Windows 101: Lesson 2 – Window Materials

Lesson 2: Window Materials

Windows and doors are the biggest source of energy loss in your home. Accounting for up to half of your lost heating and cooling, new windows can save you up to 7%-15% on your monthly heating and cooling bills. When replacing your windows, the exterior material you choose will directly effect the energy efficiency of your home.

Several materials are used in windows construction. The most common materials include wood, clad wood, aluminum, fiberglass, and vinyl.

Vinyl windows are much improved from past offerings.  They are usually made of polyvinyl chloride (PVC) which has good insulating values.  Initially energy efficient, depending upon outside temperature extremes, the PVC will separate from the glass due to their different properties of expansion and contraction. They can also fade and crack over time, degrading significantly in as little as five years.

Aluminum windows are more durable, but rank lower on the energy efficiency scale than wood or clad wood. Metal is a poor insulator and conducts heat rapidly.  Cheaper aluminum windows often don’t have a long lasting exterior finishes.

Fiberglass windows have thermal efficiency greater than vinyl or aluminum. They are very durable and available in a wide variety of styles and sizes.  And their finish resists fading, chalking, and cracking.




Wood windows are long-lasting and energy efficient. You can paint or stain them any way you like.  Although beautiful and a natural insulator, the exterior of wood windows require regular, consistent maintenance.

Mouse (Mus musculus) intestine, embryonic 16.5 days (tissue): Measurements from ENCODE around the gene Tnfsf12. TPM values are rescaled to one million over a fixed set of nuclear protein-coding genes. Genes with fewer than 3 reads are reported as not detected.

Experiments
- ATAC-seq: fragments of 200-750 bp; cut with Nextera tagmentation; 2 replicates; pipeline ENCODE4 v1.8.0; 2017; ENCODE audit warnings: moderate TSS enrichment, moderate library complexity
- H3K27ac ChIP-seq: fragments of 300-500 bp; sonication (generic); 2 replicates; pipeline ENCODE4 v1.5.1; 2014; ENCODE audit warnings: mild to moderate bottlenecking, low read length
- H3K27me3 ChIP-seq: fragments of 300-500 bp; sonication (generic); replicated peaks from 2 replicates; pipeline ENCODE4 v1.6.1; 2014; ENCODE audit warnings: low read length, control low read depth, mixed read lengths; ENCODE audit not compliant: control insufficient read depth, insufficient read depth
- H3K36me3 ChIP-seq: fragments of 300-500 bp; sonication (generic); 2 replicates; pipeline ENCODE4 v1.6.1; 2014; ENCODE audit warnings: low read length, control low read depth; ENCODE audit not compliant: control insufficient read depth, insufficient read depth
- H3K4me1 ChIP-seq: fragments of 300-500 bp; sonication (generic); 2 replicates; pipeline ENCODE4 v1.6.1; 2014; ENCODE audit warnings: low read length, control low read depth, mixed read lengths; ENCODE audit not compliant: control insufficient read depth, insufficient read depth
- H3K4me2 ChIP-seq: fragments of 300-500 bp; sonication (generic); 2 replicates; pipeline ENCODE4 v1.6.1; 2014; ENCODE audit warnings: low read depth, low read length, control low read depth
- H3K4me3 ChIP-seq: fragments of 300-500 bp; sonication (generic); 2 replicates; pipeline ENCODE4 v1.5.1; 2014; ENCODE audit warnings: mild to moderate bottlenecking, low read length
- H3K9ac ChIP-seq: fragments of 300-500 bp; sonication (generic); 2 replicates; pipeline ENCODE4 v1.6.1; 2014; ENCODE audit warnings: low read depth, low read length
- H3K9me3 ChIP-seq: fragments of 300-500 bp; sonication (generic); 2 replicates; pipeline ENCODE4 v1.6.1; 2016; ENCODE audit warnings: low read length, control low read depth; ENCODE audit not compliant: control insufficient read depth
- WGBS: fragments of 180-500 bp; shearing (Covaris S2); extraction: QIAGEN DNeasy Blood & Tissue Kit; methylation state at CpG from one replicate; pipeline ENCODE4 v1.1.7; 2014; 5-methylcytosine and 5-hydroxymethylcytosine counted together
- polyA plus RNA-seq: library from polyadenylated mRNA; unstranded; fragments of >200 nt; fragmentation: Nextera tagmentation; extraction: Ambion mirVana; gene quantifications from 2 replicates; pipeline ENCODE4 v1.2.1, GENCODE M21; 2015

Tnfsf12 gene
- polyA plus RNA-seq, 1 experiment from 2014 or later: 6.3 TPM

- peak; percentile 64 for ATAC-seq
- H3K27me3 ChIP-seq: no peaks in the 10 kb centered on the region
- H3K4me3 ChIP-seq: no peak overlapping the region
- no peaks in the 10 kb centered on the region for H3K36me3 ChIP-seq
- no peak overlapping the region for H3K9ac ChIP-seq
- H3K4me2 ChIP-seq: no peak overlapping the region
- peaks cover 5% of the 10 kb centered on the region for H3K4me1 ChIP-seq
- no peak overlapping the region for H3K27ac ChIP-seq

Clad Wood windows offer the energy efficiency of wood with a low maintenance exterior. The frame is natural wood with an aluminum or vinyl cover, or cladding, that is snugly wrapped around the exterior of the wood. If you consider clad wood windows, the thickness of the aluminum cladding is important. Marvin Windows and Doors builds their windows with extruded aluminum that is the thickness of a quarter. Most manufacturers use roll form aluminum that is the thickness of a soda can.

Coming Soon: Lesson 3 – Window Replacement Options

Windows 101: Lesson 1 – Window Styles

Lesson 1: Window Styles

When it comes to buying replacement windows, it can be an overwhelming project to begin, especially if you haven’t been educated on your options. Rest assured, these few lessons will prepare any window rookie to make informed decisions about this important investment.

There are several different styles, features and functions of windows.

Double-Hung Windows have two sashes, one that you can raise and one that you can lower. You can also get double hung windows that tilt in for easy cleaning.






Casement Windows typically have a crank at the bottom of the window to open the sashes outward. Also available are push-out casements with a locking lever handle as pictured here.  Both have features for easy cleaning.






Awning windows are hinged at the top with hardware at the bottom, allowing for air flow even during a light rain.






Round-Top Windows have an arch at the top giving a unique and aesthetically pleasing look to your home.





Coming Soon – Lesson 2: Window Materials